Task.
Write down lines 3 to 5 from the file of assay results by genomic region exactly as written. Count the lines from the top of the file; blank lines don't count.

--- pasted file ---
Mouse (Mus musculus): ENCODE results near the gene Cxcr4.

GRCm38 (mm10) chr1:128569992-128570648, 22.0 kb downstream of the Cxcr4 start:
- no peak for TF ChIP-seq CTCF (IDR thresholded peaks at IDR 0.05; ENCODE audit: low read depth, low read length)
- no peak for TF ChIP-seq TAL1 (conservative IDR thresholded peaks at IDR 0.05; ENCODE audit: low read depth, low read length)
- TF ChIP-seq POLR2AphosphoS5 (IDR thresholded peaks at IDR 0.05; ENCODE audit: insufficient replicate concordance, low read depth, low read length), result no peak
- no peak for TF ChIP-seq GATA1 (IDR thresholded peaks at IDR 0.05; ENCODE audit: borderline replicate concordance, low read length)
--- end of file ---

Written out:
- no peak for TF ChIP-seq CTCF (IDR thresholded peaks at IDR 0.05; ENCODE audit: low read depth, low read length)
- no peak for TF ChIP-seq TAL1 (conservative IDR thresholded peaks at IDR 0.05; ENCODE audit: low read depth, low read length)
- TF ChIP-seq POLR2AphosphoS5 (IDR thresholded peaks at IDR 0.05; ENCODE audit: insufficient replicate concordance, low read depth, low read length), result no peak